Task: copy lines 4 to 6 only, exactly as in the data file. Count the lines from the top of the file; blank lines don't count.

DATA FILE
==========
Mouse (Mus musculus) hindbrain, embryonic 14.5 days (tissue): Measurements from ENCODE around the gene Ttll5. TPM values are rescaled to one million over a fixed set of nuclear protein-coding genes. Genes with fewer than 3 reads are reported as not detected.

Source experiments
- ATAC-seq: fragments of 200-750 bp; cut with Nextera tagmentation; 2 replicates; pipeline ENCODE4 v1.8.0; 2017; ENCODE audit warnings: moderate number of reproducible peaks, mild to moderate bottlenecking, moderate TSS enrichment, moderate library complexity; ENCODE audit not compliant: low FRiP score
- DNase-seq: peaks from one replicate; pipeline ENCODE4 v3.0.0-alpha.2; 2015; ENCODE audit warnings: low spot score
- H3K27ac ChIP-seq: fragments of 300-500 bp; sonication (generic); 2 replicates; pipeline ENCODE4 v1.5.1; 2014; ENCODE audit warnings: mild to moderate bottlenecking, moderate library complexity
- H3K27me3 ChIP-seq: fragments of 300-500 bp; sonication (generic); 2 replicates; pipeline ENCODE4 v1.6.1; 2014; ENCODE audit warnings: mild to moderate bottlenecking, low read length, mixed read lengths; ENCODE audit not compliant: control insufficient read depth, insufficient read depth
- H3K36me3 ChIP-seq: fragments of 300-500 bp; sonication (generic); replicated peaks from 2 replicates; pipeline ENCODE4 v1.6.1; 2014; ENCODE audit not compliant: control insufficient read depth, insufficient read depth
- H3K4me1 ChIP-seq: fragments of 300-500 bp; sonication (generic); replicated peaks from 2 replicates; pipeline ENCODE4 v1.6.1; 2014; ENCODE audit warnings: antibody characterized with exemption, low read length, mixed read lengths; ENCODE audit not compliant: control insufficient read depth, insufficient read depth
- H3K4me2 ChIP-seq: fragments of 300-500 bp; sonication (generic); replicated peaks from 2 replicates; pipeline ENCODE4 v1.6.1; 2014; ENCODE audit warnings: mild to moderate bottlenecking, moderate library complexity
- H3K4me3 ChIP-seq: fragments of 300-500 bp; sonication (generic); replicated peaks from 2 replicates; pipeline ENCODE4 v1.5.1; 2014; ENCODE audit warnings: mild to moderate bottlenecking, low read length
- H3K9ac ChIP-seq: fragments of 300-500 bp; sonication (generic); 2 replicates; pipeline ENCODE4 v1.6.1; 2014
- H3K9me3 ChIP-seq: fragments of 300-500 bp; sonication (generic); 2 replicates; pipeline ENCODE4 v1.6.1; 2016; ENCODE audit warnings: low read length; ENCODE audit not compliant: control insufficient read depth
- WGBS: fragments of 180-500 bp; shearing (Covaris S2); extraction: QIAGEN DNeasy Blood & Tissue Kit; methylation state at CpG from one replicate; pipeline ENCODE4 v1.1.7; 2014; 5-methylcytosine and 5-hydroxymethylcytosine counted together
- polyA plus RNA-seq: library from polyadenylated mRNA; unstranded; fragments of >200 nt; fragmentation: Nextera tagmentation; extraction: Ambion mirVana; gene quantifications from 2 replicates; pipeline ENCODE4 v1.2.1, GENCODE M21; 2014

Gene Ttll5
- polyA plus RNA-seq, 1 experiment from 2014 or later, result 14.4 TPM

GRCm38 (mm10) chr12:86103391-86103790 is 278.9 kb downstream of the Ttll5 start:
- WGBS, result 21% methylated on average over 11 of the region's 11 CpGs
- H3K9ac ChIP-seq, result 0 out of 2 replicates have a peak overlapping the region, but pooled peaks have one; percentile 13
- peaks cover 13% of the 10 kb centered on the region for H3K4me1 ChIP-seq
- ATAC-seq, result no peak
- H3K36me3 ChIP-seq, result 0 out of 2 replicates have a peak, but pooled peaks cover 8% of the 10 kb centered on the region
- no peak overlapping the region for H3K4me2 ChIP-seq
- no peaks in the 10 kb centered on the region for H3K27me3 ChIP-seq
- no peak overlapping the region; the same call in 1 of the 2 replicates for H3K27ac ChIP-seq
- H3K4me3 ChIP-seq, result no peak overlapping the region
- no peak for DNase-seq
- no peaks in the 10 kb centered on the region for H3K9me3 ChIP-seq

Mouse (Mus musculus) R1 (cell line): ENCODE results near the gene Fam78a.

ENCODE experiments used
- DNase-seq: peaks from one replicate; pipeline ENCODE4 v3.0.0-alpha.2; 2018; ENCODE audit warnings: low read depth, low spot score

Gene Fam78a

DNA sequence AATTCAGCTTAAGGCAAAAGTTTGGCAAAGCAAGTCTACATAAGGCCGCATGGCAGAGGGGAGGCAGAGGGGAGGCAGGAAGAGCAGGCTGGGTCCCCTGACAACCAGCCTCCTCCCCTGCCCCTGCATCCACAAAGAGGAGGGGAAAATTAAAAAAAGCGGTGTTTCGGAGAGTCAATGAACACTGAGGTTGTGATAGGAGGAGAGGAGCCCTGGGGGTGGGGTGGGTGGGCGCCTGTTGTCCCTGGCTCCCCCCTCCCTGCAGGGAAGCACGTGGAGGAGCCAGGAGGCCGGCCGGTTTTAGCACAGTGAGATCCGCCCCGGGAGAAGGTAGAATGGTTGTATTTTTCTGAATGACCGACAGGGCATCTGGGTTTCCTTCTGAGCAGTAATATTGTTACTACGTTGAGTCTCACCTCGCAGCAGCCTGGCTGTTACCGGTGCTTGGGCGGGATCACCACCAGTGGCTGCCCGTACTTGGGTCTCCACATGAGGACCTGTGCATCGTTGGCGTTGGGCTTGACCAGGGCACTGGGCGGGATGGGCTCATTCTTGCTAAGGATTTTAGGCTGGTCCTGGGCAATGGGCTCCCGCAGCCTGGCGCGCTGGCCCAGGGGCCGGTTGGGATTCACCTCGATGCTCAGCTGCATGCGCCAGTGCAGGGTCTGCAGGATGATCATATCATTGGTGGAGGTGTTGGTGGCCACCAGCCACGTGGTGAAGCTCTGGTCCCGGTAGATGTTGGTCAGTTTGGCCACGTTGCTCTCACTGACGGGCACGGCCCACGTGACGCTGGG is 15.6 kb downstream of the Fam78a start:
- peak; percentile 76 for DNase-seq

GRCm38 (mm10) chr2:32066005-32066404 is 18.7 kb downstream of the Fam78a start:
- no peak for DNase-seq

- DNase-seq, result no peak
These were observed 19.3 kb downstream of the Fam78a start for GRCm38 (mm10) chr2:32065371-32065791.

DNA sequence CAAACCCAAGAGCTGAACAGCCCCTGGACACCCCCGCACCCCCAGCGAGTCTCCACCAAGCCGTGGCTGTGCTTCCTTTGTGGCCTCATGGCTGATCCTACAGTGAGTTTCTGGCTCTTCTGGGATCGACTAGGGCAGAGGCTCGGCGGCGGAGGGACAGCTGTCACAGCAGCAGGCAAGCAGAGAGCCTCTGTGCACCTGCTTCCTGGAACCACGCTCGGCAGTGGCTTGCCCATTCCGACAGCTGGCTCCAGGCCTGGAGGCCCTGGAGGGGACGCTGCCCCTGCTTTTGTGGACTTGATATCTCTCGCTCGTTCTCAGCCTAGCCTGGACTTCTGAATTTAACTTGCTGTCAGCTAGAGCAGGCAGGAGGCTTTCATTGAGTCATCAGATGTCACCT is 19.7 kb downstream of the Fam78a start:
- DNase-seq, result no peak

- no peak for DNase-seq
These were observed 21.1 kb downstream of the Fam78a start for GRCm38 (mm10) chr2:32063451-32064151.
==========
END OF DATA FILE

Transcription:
- DNase-seq: peaks from one replicate; pipeline ENCODE4 v3.0.0-alpha.2; 2015; ENCODE audit warnings: low spot score
- H3K27ac ChIP-seq: fragments of 300-500 bp; sonication (generic); 2 replicates; pipeline ENCODE4 v1.5.1; 2014; ENCODE audit warnings: mild to moderate bottlenecking, moderate library complexity
- H3K27me3 ChIP-seq: fragments of 300-500 bp; sonication (generic); 2 replicates; pipeline ENCODE4 v1.6.1; 2014; ENCODE audit warnings: mild to moderate bottlenecking, low read length, mixed read lengths; ENCODE audit not compliant: control insufficient read depth, insufficient read depth